The BBC Radio 2 playlist is completed by a C category of low-rotation currents, which will get about 3 to 5 plays a week. “Father John Misty is an interesting experiment for us”, Smith says. While comparing the album Pure Comedy, from which they play the Ballad Of The Dying Man to Elton John’s Tumbleweed Connectionhe does realise that you will usually want to avoid playing a ballad on high rotation, unless it’s a huge record. “We think it will really work for our audience, but it’s quite a slow record; hard to play an awful lot.” The C list also reflects the musical breadth & depth of the station (as we’ve seen in part 1 of this article), with London Grammar’s Big Picture right next to Sailing by Vera Lynn, who then just recently celebrated her 100th birthday.


Speaking of tempo, how important is it to play mostly upbeat songs during morning hours, especially because BBC Radio 2 morning host Chris Evans has an energetic style of presenting? “It’s one of the discussions we’ve had with Chris when he started the Breakfast Show; he wanted to play that kind of music. We were saying that within Radio 2, we want to play a broad mix. But even for people who love laid-back music, this time of day is the most challenging to do that. There is an excuse with Pause For Thought at 9.15 every morning, where we sometimes can come out with a slow record. But on the whole, it’s important to have that uplifting vibe for the show.”


Certain songs will also be played for certain occasions, like Skee-Lo’s I Wish and Bob & Earl’s Harlem Shuffle on a day when the show got a visit from the Harlem Globetrotters. Other songs, such as C+C Music Factory’s Gonna Make You Sweat, are there from the idea to bring back 90s songs that people haven’t heard on the station for some time, hoping to attract a 30+ demographic. The music director is happy to work with presenters who love music, and who are able to introduce unfamiliar songs in an engaging way, enhancing the station’s music profile. Here’s how morning personality Chris Evans creates excitement and attention for Tracies’ The House That Jack Built, a ‘forgotten 45’ from the 1980s, using a certain theme as an excuse.


BBC Radio 2 is giving specialist shows a greater chance to be heard now (image: Thomas Giger)


Session host Nik Goodman notes that you wouldn’t expect the biggest radio station in the UK to play such an obscure song at 7:40 the morning, asking with a smile if that is part of BBC Radio 2’s secret sauce. “I think there are a lot of things that are part of the secret sauce; I’m still discovering it myself as I go through it”, Jeff Smith replies. He once heard former colleagues describe rarities like these as ‘once-a-year songs’. “Tracie is like that; you want to play it once a year. When you have the uniqueness of Chris, his love for pop hits from the past, and a theme, it’s a perfect opportunity. If you look at those hours, though, I see my Recurrents; I see the two playlist records; I see the hour openers… that’s all there.”


Radio 2 offers a lot of specialist shows during evenings and weekends, once of them hosted by singer/songwriter and pianist Jamie Cullum, who did an excellent interview series with Bill Joel for his Jazz program. After Smith was appointed as Head of Music, in March 2007, a lot of specialist shows that were programmed in the late evening, were moved to the early evening. “We put them at 7 PM now, so they are getting half a million listeners per day straight off the back of Simon Mayo Drivetime, and he links into them. He’ll chat with the presenters, and play a tune into them as well, so there is that push through from our daytime into our specialist program.” Apart from specialist evening shows, Radio 2 offers thematic playlists at night.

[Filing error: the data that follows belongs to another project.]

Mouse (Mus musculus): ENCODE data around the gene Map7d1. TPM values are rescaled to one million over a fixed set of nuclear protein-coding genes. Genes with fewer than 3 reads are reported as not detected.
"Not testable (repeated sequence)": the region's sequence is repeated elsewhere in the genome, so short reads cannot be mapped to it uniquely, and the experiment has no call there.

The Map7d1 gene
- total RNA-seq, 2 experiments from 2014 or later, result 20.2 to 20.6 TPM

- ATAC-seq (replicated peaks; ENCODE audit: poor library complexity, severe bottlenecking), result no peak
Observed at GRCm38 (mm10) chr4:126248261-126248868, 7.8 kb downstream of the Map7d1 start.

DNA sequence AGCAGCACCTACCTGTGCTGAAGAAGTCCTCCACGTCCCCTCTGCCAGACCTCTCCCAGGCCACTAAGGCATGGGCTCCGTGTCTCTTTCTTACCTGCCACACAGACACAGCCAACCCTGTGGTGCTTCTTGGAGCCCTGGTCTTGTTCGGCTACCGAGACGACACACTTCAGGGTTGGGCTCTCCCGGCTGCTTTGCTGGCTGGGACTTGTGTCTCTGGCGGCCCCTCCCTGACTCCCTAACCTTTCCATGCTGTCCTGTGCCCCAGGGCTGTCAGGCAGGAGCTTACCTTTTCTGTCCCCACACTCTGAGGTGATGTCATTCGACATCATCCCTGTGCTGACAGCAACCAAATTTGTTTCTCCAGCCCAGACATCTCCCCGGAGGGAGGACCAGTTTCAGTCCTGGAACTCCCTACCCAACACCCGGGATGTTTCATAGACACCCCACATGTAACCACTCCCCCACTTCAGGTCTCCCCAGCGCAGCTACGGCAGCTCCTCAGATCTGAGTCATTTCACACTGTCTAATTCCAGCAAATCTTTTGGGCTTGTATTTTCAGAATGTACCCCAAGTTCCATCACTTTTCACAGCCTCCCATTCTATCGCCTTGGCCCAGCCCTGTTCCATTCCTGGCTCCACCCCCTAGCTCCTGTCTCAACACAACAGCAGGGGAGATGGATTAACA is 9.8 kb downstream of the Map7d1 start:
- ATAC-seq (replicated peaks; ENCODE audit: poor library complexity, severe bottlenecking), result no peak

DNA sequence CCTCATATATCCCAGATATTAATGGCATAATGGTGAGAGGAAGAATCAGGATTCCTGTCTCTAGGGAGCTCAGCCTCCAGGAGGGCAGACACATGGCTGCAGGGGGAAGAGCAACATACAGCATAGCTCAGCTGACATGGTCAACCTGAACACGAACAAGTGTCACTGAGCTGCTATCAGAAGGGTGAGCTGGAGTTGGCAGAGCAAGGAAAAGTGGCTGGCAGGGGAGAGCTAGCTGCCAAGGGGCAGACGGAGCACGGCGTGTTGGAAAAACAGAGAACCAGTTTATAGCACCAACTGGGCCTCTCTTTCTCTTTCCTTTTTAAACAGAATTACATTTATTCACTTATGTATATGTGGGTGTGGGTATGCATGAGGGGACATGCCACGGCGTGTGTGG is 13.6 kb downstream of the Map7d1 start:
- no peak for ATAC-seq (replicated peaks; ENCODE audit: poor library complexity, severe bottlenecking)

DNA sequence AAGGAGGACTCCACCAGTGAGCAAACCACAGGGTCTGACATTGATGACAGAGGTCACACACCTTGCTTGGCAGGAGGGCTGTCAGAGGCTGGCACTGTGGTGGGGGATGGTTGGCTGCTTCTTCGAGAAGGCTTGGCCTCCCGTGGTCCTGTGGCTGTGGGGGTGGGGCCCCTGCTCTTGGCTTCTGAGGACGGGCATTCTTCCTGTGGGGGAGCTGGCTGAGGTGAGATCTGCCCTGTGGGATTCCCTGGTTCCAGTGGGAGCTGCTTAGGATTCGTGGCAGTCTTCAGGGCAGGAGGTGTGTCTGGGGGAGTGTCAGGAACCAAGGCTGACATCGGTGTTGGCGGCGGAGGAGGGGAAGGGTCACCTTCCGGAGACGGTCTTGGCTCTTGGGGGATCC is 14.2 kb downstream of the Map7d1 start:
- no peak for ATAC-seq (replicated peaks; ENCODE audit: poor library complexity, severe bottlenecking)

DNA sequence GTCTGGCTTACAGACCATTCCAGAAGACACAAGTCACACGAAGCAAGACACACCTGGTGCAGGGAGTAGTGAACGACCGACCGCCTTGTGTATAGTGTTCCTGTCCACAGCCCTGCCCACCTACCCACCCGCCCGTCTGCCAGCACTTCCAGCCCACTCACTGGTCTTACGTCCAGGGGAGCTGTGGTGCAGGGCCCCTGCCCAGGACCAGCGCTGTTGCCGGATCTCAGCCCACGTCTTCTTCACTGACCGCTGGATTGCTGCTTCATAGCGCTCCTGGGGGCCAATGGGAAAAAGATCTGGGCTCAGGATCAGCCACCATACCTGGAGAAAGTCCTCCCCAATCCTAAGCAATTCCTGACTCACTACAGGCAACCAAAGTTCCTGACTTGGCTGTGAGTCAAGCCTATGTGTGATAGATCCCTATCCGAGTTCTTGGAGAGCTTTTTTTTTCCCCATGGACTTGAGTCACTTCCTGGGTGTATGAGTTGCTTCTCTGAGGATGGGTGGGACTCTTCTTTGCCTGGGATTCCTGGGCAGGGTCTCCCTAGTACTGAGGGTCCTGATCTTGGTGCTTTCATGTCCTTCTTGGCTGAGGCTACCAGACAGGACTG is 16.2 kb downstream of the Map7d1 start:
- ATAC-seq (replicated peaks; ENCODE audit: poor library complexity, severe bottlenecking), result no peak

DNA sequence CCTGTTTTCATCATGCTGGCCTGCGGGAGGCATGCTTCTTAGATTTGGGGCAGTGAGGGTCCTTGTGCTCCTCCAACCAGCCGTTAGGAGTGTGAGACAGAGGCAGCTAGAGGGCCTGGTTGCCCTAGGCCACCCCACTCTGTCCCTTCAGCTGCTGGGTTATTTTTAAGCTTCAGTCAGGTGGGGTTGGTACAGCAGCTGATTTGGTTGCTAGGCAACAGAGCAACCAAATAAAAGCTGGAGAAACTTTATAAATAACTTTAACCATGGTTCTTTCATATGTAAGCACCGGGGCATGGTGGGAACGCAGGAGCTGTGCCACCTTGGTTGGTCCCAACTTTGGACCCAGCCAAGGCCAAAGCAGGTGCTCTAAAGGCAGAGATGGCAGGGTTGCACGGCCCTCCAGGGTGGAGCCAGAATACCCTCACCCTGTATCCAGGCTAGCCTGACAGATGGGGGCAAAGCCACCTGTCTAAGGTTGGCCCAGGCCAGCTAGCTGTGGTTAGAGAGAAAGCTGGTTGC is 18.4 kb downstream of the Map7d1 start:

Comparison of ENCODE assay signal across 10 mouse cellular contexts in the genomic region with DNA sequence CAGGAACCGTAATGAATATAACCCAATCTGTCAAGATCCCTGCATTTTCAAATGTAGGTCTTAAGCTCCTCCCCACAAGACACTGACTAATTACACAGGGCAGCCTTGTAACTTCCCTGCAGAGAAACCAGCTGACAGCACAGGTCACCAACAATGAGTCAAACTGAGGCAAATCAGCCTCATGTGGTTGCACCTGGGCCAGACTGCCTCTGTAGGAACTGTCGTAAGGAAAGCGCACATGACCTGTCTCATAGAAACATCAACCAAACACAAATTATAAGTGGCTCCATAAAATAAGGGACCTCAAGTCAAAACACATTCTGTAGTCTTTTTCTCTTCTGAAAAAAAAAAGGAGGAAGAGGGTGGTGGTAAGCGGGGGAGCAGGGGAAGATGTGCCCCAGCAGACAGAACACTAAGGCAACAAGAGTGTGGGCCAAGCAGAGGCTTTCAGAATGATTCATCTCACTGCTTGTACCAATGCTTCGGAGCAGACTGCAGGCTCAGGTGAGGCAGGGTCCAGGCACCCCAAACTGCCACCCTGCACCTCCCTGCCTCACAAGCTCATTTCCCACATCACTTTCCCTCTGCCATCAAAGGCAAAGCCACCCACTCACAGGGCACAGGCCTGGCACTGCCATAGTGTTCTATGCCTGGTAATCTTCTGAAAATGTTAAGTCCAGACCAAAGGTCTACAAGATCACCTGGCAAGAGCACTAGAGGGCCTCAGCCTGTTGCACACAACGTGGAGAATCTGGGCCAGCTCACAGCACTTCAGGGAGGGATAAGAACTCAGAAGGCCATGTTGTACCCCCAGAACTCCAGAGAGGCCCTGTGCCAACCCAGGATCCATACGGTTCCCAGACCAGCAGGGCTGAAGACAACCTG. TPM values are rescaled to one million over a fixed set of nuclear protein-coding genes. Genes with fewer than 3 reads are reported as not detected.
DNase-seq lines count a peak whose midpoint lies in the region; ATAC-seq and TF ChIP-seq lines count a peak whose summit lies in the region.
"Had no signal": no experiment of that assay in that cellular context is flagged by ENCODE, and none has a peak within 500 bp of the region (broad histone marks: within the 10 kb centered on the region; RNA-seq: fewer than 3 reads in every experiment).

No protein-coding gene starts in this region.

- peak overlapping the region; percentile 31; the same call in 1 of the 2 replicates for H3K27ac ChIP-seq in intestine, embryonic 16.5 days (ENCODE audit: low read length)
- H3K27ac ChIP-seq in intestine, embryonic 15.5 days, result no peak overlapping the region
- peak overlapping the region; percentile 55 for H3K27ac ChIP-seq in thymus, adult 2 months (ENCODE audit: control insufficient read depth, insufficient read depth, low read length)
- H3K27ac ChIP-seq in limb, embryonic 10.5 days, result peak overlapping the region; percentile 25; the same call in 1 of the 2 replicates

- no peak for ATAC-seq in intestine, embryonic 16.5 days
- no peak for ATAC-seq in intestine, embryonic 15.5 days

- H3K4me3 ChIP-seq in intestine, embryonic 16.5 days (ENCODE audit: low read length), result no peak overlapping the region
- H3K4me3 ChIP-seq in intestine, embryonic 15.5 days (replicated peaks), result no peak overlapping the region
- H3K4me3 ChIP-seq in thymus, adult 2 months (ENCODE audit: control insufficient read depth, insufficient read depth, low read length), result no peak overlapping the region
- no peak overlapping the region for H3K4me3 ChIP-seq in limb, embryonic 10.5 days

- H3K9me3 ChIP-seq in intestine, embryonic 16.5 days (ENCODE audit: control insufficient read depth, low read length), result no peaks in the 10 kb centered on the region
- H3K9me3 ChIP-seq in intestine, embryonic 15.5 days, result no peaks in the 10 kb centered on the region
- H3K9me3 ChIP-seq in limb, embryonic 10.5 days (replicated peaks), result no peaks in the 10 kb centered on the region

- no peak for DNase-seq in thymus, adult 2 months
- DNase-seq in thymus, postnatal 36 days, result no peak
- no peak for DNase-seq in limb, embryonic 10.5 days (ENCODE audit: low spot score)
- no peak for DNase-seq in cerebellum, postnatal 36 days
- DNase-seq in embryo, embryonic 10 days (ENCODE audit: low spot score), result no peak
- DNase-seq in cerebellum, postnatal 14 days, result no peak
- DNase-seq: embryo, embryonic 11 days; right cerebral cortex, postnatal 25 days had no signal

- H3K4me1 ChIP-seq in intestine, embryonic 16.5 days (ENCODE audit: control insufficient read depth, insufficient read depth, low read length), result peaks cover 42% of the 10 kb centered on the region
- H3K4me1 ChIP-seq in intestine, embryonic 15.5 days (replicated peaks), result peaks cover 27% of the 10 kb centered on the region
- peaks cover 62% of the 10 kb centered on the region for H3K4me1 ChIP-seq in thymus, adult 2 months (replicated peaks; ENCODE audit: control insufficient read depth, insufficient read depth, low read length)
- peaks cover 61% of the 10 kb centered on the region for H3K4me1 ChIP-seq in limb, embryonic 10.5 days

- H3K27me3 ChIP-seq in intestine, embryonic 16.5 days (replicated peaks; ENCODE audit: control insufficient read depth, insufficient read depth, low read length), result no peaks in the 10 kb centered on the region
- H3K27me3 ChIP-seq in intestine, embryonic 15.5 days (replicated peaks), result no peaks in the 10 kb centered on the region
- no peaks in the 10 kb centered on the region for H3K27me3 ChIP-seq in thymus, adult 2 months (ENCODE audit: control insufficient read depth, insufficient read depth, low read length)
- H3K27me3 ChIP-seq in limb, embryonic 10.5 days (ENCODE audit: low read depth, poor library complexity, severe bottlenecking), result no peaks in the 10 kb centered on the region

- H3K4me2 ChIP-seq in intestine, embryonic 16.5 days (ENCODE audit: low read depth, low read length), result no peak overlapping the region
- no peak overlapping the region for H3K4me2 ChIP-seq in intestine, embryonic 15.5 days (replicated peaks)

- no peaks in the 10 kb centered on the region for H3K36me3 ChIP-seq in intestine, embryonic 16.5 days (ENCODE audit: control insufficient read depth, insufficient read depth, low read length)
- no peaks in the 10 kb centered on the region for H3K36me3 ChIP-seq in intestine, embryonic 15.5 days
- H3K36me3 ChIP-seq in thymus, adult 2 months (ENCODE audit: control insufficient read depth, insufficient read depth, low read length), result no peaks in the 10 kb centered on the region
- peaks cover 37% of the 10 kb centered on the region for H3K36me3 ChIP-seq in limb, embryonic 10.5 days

The station also has musicians coming in for interviews and live sessions. “I’ve never been the biggest fan of live music in daytime; I think it can get in the way of lots and lots of things. But if it’s great, and if it’s unique, and if you can extend the content into visualisation; another aspect of what we do in radio nowadays, I think that is a good reason.” Speaking of live, BBC Radio 2 does outdoor events as well; “immersing the audience in the brand” as marketing people would name it. He recalls doing this for the first time during his earlier days as music director of Radio 1, with an event that would evolve into today’s annual Big Weekend. “It’s a way of getting exclusive live content, but also — most importantly — representing our station to the audience in person.”

“55.000 PEOPLE”

That’s said to be the number of visitors of the Radio 2 Live in Hyde Park 2016 festival (images: BBC)


One of their live music benchmarks is the Radio 2 In Concert series, featuring artists that can be heard on the station; from Robbie Williams and A-Ha to Noel Gallagher and Van Morrison. But the station’s main image event is probably the annual one-day Radio 2 Live in Hyde Park festival with a line-up including some of the biggest UK and international acts that fit the station’s music playlist and/or brand feel. According to a BBC Music video, Radio 2 Live in Hyde Park 2016 was attended by “55.000 people”. The production is on a tight schedule. “I’ll start working on the next year as soon as this one’s over.” While Jeff Smith can’t reveal this year’s line-up yet, he hints that it will be a special edition, as BBC Radio 2 celebrates its 50th birthday on September 30, 2017.
31a8ca497da06282eb497b8005c82431Thomas Giger is a European radio broadcasting specialist and publisher of Radio))) ILOVEIT, based in the Netherlands, and serving the radio industry worldwide.